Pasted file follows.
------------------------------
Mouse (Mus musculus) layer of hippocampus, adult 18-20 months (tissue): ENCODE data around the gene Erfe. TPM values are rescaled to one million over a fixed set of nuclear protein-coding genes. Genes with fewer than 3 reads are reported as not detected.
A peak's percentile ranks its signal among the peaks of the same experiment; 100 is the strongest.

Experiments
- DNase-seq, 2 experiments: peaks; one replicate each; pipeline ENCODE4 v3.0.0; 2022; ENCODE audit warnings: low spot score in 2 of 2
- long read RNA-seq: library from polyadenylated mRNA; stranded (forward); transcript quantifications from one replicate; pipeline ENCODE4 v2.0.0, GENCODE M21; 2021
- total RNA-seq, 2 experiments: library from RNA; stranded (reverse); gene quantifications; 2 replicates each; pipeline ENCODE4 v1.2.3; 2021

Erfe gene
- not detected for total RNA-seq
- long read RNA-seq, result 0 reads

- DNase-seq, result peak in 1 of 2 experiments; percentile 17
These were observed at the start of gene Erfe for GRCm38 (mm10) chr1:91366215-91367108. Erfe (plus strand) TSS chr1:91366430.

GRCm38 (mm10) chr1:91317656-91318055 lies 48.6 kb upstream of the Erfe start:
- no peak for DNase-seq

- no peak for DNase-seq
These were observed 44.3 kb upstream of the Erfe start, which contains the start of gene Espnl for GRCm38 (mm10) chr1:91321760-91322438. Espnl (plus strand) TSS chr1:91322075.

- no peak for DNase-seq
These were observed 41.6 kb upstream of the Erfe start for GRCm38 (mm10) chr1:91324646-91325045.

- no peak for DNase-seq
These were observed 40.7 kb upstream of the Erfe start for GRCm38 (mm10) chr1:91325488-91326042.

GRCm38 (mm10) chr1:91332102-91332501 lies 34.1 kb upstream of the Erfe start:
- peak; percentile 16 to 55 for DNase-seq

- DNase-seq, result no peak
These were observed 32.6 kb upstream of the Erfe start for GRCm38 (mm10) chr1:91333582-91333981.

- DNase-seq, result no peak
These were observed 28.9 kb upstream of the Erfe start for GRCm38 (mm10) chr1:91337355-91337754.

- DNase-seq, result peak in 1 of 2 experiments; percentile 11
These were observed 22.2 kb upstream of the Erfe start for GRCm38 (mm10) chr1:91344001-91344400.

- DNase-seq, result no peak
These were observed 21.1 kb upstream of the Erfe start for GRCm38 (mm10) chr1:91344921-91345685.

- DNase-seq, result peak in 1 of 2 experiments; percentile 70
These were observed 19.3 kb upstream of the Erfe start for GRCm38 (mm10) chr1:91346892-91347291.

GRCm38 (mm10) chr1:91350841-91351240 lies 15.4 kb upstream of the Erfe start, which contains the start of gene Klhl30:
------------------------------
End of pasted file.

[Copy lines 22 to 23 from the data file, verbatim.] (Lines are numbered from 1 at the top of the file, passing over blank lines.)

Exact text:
- DNase-seq, result no peak
These were observed 32.6 kb upstream of the Erfe start for GRCm38 (mm10) chr1:91333582-91333981.